The demand for institutional long-term care is likely to remain high in OECD countries, because of longer life expectancy and falling cohabitation rates of the elderly with family members. As shortages of qualified nurses put a cap on the supply of beds at nursing homes, excess demand builds. That puts upward pressure on prices, which may not reflect the quality of the services that are provided. Monitoring the quality of nursing home services is high on the agenda of OECD governments. Enlisting feedback from family visitors and introducing portable benefits might improve quality at little extra cost.
Portable old-age allowances empower the elderly and thus may help improve the quality of long-term care services.
Many elderly residents in long-term care institutions receive regular visits from family, who can be enlisted to help monitor service quality.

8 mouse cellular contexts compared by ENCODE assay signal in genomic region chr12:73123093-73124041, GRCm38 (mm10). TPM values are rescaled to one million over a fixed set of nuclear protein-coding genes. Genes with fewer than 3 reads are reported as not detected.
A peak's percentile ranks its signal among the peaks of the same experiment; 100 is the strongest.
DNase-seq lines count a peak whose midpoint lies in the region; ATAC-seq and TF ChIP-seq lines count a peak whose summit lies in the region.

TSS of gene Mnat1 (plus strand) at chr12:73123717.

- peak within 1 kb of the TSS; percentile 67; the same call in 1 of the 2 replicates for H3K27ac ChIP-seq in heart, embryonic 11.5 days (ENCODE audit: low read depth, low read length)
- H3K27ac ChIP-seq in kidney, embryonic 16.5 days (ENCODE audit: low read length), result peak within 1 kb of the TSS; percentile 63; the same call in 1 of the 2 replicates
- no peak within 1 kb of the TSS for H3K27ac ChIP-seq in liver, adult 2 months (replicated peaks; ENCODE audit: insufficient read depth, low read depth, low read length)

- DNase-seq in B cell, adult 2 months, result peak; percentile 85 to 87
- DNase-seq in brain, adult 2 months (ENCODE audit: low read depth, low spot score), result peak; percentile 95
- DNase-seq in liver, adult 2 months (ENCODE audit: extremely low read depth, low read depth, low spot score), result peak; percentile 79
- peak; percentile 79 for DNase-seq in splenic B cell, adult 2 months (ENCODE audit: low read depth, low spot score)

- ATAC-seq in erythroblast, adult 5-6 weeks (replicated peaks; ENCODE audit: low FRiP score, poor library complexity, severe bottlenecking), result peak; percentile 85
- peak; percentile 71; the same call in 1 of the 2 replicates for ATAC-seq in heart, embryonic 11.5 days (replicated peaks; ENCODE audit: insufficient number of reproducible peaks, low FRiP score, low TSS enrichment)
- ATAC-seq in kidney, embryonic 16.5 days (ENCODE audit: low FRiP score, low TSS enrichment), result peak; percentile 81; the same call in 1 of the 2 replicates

Ombuds systems and adult guardianship could also be implemented more widely to monitor institutional long-term care services.
New forms of nursing home architecture with individual homes for each resident offer more independence and could improve the quality of care and living standards.
The excess demand for nursing home residence is likely to worsen because of shortages of skilled nurses rather than because of any difficulties caused by regulatory requirements.
Excess demand keeps prices high while offering little incentive to improve the quality of services offered.
Portable allowances, if provided as cash benefits, may be appropriated by relatives of the elderly.
New forms of nursing home architecture with individual living arrangements for each resident can be very expensive.